MONTPELIER, Vt. (Legal Newsline)-Vermont could become the second state in the nation to allow farmers to grow hemp, following a ruling by the attorney general that a proposal to allow the crop is legal.
Gov. James Douglas, who opposed the bill, forwarded the legislation in June to the secretary of state for her to enact the bill into law without his signature.
But Secretary of State Deborah Markowitz said it was unclear whether state law requires the governor's signature or not.
She consulted with the office of state Attorney General William Sorrell.
William Griffin, chief assistant attorney general, said in a letter Friday to the secretary of state that the bill did not need the governor's signature to become law.
Some thought the so-called "pocket veto," a constitutional provision that allows a governor to squelch a bill simply by not signing it, applied in this case.
But Griffin said in his letter that the pocket veto does not apply since the governor did not return the unsigned bill to the Legislature. Instead, he forwarded it to the legislation to the secretary of state.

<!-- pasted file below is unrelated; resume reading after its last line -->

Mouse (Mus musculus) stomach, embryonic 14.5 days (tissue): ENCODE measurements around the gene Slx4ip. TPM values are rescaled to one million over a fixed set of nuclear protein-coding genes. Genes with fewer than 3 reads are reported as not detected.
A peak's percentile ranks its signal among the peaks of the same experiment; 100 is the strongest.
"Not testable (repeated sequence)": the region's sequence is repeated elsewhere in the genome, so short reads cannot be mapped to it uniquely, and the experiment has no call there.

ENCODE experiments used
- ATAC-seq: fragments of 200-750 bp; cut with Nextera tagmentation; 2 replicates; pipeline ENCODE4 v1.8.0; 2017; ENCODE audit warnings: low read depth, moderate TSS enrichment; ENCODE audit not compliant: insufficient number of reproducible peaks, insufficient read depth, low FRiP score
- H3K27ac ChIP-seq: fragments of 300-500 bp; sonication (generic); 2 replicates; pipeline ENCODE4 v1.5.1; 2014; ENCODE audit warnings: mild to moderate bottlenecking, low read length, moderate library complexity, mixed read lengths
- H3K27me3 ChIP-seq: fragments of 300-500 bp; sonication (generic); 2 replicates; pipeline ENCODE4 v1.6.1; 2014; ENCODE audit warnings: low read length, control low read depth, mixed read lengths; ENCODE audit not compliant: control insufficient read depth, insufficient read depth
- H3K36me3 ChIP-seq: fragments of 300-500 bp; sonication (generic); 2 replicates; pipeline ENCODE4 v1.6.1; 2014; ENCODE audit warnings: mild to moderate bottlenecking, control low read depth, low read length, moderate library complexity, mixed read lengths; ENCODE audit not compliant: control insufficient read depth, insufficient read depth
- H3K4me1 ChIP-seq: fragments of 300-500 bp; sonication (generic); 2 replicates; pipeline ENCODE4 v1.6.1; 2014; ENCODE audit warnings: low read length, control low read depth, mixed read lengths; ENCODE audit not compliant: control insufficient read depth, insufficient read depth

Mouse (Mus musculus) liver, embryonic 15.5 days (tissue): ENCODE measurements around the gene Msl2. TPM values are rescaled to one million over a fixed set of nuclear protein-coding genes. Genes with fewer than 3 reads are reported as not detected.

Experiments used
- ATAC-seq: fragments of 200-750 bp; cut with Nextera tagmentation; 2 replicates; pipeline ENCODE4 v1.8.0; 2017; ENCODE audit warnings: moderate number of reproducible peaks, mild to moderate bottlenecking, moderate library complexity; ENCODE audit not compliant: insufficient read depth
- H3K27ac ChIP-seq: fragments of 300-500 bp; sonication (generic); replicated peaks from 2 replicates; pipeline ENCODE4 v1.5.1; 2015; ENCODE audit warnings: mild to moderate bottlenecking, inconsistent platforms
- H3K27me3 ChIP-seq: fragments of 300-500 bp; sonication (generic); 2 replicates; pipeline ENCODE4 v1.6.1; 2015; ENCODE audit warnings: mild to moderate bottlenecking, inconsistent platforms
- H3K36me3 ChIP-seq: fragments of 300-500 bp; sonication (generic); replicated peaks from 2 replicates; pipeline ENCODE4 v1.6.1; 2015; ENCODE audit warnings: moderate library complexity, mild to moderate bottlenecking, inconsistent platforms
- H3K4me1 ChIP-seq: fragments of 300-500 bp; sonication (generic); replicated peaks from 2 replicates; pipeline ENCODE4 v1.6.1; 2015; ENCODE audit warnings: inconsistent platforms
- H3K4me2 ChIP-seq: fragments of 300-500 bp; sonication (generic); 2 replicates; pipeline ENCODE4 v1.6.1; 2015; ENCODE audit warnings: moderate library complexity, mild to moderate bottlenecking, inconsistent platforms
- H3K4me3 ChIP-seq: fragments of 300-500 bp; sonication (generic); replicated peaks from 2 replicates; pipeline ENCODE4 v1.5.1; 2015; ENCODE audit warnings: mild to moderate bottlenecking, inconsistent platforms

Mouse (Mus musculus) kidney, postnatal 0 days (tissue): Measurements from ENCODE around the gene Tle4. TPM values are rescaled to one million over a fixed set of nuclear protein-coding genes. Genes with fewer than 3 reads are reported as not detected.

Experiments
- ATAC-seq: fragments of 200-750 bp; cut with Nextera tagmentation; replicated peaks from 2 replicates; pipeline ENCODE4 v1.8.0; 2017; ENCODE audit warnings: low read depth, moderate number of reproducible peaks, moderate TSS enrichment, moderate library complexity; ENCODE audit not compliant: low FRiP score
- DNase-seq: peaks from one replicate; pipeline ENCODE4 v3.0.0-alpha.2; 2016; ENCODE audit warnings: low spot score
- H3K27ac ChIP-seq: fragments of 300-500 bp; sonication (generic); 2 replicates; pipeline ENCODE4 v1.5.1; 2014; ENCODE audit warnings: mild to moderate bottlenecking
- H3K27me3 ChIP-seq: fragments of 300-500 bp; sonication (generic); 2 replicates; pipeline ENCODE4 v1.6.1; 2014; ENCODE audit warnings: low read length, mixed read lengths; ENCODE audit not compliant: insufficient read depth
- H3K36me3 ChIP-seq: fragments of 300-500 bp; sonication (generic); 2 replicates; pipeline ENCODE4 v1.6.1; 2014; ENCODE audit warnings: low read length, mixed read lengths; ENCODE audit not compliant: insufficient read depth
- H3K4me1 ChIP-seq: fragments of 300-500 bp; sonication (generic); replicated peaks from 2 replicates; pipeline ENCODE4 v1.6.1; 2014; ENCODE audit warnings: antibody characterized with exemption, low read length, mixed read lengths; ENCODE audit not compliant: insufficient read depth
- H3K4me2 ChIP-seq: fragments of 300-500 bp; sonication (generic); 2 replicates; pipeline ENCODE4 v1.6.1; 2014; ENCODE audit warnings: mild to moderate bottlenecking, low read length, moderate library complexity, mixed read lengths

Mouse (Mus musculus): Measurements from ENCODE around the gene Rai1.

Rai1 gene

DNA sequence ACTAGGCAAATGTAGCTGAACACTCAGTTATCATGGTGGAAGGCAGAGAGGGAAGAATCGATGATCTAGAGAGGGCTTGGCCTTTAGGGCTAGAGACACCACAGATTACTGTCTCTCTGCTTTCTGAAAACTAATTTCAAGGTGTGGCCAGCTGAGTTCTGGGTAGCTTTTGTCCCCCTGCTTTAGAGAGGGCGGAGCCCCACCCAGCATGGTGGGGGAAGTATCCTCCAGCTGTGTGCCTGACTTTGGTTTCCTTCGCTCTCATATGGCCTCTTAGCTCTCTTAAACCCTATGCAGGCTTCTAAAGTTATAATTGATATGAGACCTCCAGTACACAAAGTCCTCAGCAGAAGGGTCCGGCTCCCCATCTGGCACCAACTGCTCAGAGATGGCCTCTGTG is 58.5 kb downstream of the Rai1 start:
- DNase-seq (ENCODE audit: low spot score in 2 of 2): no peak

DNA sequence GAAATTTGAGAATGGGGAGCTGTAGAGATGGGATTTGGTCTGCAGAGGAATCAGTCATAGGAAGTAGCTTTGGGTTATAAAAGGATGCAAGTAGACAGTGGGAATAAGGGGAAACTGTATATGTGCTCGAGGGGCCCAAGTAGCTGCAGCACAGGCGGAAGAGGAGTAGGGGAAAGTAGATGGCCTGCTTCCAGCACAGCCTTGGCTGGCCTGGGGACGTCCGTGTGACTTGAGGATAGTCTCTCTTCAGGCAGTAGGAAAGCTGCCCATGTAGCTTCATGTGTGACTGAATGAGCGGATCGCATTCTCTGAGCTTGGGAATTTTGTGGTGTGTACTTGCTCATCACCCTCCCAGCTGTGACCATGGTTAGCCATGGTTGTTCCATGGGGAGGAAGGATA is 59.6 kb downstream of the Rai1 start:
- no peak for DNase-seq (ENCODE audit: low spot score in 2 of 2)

Griffin said the bill became law without the governor's signature because "the governor did not return it with objections."
Hemp fiber is used to make textiles, while hemp oil is used in food and beauty products.
While the new state law would allow farmers to grow the profitable crop, which is a benign cousin of marijuana, they won't be able fields of hemp since federal law classifies it as a Schedule I narcotic and prohibits its cultivation.
Some advocates say growing hemp could be a boon for Vermont's farm economy if the federal government relents on its ban on hemp cultivation.
From Legal Newsline: Reach reporter Chris Rizo by e-mail at email@example.com.